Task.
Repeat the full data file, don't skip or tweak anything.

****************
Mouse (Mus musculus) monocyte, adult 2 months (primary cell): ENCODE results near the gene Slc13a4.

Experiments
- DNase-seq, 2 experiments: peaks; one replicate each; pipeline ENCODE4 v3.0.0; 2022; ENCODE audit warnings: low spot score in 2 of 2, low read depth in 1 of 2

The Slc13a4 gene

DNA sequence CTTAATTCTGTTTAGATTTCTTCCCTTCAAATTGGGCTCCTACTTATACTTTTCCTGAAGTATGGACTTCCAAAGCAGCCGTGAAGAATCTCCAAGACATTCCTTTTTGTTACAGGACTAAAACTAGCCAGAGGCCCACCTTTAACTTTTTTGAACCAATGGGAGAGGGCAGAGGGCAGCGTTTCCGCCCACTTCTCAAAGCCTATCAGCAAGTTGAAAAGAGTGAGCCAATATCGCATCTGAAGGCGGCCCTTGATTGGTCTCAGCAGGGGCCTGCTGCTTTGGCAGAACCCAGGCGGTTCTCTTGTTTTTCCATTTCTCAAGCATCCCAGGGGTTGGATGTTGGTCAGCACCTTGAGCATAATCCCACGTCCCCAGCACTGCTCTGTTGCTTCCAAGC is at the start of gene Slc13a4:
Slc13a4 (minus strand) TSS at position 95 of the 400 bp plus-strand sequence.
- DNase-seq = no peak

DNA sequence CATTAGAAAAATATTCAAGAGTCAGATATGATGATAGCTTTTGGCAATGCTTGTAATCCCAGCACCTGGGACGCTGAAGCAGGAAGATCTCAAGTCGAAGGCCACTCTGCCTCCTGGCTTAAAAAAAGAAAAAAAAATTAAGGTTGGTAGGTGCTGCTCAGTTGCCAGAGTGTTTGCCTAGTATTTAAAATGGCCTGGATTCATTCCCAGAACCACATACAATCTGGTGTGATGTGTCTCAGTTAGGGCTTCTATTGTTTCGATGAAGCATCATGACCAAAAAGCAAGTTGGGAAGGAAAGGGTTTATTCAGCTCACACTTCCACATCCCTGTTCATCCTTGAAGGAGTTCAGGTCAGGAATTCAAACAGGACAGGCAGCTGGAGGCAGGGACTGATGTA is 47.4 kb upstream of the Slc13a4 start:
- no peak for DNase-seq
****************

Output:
Mouse (Mus musculus) monocyte, adult 2 months (primary cell): ENCODE results near the gene Slc13a4.

Experiments
- DNase-seq, 2 experiments: peaks; one replicate each; pipeline ENCODE4 v3.0.0; 2022; ENCODE audit warnings: low spot score in 2 of 2, low read depth in 1 of 2

The Slc13a4 gene

DNA sequence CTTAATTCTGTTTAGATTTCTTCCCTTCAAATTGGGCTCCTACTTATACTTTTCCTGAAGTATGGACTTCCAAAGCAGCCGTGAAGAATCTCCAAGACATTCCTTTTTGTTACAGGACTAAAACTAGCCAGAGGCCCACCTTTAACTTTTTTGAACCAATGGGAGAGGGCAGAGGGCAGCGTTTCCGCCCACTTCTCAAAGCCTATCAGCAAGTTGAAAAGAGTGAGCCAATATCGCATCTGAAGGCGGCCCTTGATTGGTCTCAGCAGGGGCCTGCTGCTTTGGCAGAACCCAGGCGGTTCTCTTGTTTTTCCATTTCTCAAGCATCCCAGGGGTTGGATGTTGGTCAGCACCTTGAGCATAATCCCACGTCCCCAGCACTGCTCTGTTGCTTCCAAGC is at the start of gene Slc13a4:
Slc13a4 (minus strand) TSS at position 95 of the 400 bp plus-strand sequence.
- DNase-seq = no peak

DNA sequence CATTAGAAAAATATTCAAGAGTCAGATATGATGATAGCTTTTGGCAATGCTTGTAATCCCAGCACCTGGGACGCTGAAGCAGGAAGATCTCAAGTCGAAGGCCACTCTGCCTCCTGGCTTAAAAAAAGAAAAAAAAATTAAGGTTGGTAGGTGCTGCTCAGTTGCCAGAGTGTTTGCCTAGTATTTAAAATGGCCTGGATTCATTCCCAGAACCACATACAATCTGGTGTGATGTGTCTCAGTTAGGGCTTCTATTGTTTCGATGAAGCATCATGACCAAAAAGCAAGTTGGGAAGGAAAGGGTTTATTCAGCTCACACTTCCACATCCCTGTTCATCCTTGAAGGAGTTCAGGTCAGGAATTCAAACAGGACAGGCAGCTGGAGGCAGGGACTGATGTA is 47.4 kb upstream of the Slc13a4 start:
- no peak for DNase-seq